Great, I thought we put the problem of public RSS use in iPhone apps to rest after the Pulse Vs. New York Times issue last month. If you’re not sure what happened at that time, here’s a brief run down. Apple showed off Pulse in their 2010 WWDC keynote. People noticed and began downloading the application. Apparently the New York Times noticed as well, and their RSS feed was one of those included in Pulse.
The RSS feed from the New York Times is publicly available on the internet free of charge. The New York Times sent legal letters to Apple indicating that Pulse violated their rights, and Apple took down Pulse. A short time later, Pulse returned to the App Store.
If that isn’t enough to blow your mind, Apple’s at the centre of the same debate today—they’ve rejected an application for using their own public RSS feed for movie trailers. Trailers has been denied.
As far as Apple’s concerned, a publicly available RSS feed isn’t free to be used in third party applications, at least, that’s the message they’re sending. It’s a little hypocritical considering Jobs himself showed off Pulse at WWDC doing exactly what they’re morally opposed to now—letting people compile public RSS feeds into a digital newspaper.
Sure, the developer agreement specifically mentions that developers cannot use Apple’s content without permission, but I’d like to point out the fact that Apple neither owns the rights to the trailers, nor do they have the right to determine who uses a publicly available RSS feed or how they use it. It’s a simple solution Apple, if you don’t want people using your RSS feeds, how about you just shut them off.
Here’s the real question—is there a difference between a person manually adding an RSS feed to an application and a company doing it as a convenience for their clients? Anyone can see that Pulse, and in this case Trailers, is only a conduit for the information, and that they’re selling the conduit and not the information. In the case of Trailers, they weren’t selling a thing since the application was going to be free.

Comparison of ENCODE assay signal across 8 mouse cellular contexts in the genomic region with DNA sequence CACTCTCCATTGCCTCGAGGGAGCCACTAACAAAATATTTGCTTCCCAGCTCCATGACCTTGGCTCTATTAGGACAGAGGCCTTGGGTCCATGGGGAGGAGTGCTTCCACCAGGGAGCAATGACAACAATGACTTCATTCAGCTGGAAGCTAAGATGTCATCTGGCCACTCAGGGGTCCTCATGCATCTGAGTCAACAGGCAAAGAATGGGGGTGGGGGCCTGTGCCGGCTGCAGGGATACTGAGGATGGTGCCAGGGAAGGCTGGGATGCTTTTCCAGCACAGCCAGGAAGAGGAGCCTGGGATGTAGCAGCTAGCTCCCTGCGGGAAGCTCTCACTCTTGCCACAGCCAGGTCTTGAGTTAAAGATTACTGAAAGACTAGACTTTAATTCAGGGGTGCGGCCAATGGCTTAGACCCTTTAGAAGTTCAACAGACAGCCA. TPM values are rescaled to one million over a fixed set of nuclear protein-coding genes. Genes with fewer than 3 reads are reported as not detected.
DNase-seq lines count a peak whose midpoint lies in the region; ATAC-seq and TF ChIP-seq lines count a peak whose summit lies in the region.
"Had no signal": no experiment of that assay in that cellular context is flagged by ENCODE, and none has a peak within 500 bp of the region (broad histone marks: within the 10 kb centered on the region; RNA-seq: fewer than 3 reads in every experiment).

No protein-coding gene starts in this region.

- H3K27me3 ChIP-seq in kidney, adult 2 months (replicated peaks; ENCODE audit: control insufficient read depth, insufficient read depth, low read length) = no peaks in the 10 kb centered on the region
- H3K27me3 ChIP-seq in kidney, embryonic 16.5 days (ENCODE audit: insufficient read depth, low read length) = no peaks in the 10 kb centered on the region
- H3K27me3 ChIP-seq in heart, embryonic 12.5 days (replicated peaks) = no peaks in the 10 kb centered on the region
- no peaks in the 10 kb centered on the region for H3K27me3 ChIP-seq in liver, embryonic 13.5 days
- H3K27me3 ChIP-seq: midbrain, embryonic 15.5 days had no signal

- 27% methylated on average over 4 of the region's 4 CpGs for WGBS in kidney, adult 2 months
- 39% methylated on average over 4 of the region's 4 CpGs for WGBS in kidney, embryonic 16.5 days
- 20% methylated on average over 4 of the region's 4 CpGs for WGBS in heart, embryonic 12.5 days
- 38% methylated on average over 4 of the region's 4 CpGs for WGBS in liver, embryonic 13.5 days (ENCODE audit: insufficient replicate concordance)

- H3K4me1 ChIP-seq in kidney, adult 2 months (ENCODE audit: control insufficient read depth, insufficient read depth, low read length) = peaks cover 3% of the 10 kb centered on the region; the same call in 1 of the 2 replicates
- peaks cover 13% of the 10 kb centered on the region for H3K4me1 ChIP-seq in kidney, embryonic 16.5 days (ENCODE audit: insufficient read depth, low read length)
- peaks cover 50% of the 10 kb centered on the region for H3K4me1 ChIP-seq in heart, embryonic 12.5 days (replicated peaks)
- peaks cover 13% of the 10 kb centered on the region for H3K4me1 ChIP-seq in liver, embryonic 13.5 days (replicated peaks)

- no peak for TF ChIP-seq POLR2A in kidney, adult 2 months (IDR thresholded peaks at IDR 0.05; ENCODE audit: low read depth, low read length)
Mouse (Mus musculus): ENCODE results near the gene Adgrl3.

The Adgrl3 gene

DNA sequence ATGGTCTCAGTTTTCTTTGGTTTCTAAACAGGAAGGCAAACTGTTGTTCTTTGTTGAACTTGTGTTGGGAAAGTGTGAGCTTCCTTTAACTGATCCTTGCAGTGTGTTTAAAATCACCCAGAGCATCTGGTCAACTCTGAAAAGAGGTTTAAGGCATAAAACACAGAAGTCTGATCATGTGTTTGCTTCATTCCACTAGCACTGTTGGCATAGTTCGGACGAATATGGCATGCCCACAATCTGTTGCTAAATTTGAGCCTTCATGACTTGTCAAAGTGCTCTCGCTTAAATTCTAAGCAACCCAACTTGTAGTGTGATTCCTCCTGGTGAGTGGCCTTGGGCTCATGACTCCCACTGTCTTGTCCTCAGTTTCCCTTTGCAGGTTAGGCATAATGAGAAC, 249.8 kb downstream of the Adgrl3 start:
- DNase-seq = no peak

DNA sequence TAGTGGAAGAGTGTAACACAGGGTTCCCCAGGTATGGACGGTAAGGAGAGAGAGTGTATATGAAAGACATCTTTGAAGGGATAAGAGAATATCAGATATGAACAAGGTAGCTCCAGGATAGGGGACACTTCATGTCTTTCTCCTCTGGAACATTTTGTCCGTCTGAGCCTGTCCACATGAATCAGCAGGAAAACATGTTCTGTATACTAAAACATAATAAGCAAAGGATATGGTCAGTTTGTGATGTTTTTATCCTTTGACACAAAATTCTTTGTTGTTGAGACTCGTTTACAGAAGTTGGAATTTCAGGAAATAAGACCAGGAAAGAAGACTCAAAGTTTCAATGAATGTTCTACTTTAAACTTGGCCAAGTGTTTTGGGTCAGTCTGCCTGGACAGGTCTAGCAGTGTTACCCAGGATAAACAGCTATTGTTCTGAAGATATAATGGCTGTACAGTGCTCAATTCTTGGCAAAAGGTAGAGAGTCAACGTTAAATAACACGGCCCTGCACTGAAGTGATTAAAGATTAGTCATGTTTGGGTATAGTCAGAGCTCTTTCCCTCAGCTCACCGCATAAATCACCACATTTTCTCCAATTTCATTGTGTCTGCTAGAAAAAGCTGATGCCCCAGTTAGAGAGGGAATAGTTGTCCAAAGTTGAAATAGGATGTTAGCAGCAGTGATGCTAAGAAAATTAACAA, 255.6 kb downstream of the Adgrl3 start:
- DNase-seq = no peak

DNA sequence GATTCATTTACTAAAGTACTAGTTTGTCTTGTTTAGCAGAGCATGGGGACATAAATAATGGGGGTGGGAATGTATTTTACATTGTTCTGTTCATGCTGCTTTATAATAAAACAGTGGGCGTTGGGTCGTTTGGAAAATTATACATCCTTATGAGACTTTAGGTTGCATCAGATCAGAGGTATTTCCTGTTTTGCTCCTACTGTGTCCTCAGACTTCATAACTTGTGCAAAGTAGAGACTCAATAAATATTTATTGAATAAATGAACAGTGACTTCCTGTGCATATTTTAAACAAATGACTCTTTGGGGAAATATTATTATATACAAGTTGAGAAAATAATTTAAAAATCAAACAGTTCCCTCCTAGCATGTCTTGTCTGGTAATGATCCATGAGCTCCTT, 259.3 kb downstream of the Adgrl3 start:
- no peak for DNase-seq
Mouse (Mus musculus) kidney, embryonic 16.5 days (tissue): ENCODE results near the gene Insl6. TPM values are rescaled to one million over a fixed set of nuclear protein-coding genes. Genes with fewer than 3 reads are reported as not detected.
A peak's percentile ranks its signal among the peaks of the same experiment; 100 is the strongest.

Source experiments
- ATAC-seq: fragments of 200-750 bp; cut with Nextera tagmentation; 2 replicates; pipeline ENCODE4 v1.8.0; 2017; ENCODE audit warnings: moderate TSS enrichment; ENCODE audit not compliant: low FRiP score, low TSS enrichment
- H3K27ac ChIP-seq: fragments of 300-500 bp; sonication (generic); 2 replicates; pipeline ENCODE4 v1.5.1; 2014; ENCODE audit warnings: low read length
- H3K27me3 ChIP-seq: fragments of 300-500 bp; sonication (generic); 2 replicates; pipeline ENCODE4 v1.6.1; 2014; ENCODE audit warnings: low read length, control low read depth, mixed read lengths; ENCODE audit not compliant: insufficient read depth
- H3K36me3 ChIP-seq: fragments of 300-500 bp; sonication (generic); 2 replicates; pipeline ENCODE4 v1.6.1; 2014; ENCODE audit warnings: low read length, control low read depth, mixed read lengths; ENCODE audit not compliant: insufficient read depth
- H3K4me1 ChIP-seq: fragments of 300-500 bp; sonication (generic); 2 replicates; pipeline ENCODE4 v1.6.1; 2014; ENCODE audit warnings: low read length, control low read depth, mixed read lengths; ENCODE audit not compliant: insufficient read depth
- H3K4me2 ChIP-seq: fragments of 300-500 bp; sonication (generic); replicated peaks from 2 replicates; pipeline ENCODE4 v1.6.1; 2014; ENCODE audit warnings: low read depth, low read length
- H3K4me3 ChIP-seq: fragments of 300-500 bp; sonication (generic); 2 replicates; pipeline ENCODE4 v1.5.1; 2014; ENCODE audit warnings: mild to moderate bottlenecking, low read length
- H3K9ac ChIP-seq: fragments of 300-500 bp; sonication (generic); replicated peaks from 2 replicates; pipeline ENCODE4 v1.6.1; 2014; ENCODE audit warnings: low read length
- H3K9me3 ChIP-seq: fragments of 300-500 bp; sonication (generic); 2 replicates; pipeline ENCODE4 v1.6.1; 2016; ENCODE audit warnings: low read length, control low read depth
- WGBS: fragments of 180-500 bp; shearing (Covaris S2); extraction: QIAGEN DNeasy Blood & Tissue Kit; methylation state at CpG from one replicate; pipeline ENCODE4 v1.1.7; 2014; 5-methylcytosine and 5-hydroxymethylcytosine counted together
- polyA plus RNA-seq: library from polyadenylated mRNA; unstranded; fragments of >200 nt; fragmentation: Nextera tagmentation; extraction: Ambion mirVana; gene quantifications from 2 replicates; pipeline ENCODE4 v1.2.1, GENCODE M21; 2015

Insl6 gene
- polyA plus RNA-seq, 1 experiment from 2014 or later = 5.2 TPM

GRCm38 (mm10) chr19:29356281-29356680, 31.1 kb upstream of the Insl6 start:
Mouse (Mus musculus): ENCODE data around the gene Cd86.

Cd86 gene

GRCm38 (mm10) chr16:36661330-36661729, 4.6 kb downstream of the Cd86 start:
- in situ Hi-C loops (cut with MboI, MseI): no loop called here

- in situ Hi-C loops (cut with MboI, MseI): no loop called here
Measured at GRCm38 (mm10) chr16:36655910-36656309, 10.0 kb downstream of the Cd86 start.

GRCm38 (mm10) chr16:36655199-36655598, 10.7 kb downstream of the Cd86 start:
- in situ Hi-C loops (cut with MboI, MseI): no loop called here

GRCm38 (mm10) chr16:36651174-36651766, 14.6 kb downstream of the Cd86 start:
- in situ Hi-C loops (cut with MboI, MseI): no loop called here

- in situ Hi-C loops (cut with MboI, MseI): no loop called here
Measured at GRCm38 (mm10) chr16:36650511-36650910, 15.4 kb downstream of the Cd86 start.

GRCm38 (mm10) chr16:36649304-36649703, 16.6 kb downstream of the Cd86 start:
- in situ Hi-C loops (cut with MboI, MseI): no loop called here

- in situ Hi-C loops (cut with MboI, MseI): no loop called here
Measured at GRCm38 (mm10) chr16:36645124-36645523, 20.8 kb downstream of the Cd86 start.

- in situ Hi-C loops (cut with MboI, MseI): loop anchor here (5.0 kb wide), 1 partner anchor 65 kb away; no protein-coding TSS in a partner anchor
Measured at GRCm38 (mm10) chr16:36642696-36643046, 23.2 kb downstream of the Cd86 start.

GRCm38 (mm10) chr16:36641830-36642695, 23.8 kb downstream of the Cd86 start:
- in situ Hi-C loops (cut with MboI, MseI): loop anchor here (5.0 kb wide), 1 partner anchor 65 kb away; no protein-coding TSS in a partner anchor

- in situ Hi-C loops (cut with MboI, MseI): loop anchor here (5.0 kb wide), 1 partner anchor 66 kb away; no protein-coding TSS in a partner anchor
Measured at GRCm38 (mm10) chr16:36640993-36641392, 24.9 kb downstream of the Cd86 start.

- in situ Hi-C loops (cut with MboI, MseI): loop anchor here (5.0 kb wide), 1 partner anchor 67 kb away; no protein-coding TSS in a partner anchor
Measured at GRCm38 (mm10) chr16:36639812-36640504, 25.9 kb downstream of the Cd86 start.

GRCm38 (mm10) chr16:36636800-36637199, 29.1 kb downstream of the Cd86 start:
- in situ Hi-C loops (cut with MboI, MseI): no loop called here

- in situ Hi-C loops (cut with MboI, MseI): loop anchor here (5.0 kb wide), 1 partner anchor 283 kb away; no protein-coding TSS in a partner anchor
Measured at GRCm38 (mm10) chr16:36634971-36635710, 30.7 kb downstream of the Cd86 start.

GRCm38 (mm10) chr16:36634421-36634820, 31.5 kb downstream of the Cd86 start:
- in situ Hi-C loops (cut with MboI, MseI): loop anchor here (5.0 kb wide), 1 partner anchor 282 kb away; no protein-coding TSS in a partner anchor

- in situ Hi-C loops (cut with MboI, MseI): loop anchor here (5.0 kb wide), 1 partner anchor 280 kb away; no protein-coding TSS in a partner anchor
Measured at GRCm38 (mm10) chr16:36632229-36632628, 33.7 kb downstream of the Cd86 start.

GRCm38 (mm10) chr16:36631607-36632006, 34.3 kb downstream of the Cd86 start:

Steve Jobs has even gone so far as to respond to the developer’s email inquires about the application’s denied access to the App Store.
Email From Jonah (The Developer)
I did find this information out very late in the development process (close to release) and I was skeptical on the situation because there are many applications in the App Store that scrape iTunes/Apple feeds, including ones that have been featured in the App Store and in the top 10. There are even a few that use the same feed/API that I do. To name a few, Filmtrailers, iTrailers, and Trailers (also known as Trailers US)
Email From “Steve”
If ten guys rob a bank and don’t get caught, that isn’t much of a defense if you do.
Here’s my take. Apple’s position, and more specifically Jobs’ response, is a little hypercritical, heck, it’s hypocritical as well. They’re okay with apps that use other people’s public RSS feeds finding a home in the App Store, but when it comes to using their own publicly available RSS feeds, they slam down the banhammer.
I’m not in agreement with a large number of the anti-trust and anti-competitive investigations that are creeping up lately, but even I have to admit that these double standards are starting to become a little bit much.
If you want an application that lets you purchase movie tickets, view trailers, and lookup show times, you might want to check out MoviesNow. Apple’s approved them, at least for now.
Article Via MacStories